This short story collection offers snapshots of a life. A kid is set up by an old uncle to think he's going to be scalped. Seeing demons in every shadow a few nights later, he's told by an older cousin it was all a joke, that adults always seem to want kids to go through the same bad things they did. Just how they are. Shut up, he's advised. Get used to it. Hunkered in the dark listening. In the next room, bubbling a bottle with a drinking buddy, his Old Man telling tales of roadhouse glory. Bad odds fist fights, rearranged faces that stay that way. For weeks he wakes afraid to touch his face. Will his nose, ears and eyes have shifted places while he slept, his face forever scrambled, rearranged?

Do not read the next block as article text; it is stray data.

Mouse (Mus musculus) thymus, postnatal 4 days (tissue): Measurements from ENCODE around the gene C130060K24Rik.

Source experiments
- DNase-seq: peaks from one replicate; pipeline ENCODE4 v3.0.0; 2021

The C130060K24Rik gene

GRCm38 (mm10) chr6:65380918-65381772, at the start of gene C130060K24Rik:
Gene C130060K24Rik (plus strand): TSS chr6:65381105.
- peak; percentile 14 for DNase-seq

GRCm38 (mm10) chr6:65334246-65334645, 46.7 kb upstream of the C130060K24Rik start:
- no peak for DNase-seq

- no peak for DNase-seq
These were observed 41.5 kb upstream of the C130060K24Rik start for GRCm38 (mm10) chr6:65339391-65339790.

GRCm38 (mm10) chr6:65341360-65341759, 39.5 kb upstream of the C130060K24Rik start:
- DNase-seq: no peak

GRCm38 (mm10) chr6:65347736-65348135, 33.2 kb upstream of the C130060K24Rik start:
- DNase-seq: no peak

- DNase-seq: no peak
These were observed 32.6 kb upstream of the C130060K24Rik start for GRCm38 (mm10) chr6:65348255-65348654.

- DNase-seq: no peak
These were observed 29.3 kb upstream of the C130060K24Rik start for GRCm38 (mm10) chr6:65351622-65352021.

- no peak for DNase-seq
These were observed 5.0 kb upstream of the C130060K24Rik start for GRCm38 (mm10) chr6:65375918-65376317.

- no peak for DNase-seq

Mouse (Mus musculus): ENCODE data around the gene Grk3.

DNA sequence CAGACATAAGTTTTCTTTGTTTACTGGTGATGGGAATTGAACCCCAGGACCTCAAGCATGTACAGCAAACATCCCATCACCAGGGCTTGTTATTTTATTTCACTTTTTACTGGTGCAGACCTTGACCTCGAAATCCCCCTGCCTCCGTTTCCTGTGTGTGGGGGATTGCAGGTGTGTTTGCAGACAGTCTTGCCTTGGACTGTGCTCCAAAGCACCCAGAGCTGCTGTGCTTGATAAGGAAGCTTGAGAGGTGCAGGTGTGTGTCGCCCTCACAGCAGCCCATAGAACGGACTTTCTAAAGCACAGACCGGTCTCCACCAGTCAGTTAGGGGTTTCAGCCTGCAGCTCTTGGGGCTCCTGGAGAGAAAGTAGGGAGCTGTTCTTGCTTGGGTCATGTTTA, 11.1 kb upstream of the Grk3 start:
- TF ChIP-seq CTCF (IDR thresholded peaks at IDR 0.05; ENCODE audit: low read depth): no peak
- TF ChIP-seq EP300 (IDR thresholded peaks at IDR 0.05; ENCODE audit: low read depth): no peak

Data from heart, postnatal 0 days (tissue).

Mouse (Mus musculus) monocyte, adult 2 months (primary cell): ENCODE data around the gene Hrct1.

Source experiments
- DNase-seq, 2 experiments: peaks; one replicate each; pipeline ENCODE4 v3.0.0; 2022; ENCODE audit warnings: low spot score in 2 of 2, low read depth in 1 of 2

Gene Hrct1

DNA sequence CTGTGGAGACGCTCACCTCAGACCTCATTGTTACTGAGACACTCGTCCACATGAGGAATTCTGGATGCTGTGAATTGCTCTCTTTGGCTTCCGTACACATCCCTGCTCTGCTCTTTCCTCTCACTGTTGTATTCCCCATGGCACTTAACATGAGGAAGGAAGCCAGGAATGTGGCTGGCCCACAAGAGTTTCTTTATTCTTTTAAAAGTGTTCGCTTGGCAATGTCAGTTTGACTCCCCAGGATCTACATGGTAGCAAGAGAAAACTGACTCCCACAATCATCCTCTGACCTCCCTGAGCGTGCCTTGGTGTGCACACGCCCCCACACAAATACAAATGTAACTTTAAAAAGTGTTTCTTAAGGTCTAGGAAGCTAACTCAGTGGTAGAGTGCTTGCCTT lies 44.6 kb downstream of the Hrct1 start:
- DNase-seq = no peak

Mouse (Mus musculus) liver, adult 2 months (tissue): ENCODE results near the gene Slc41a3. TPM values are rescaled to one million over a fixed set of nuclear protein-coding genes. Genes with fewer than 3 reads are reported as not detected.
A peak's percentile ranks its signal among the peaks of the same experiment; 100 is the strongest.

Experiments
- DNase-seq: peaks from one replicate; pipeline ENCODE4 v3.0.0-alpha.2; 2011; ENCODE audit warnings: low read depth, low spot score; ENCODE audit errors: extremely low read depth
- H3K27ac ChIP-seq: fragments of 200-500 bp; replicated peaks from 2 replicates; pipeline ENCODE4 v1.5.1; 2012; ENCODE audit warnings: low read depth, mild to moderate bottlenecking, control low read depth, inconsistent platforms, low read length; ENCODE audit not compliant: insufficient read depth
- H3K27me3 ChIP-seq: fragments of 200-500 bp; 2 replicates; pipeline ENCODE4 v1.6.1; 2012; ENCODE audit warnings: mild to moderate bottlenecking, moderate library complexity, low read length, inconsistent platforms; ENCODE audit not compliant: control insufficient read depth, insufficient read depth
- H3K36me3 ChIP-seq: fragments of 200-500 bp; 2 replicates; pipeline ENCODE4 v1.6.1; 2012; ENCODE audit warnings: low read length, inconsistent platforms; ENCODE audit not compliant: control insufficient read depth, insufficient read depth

Riots and war. Conscription. The fights, the violence no longer just yarns heard late at night. Drafted at eighteen, he has to decide, will he go halfway round the world to kill people he has no earthly quarrel with? Considers conscientious objection. His girlfriend bluntly asks him when he became a pacifist. You can't, she suggests, the minute you get drafted, suddenly announce yourself as some kind of Instant Gandhi. Not, anyway, and expect a Draft Board made up of World War II vets to buy it.
Teaching in a tiny mountain town. Some kids, he's told early on, are just too dumb to bother with. Signing on for a salesman's pay. Hit your quota or hit the road. Logic of a kiss, that sprung free promise of what life can be, the one constant throughout. A better way glimpsed, lost and found, here and gone. Pitchman's blues.
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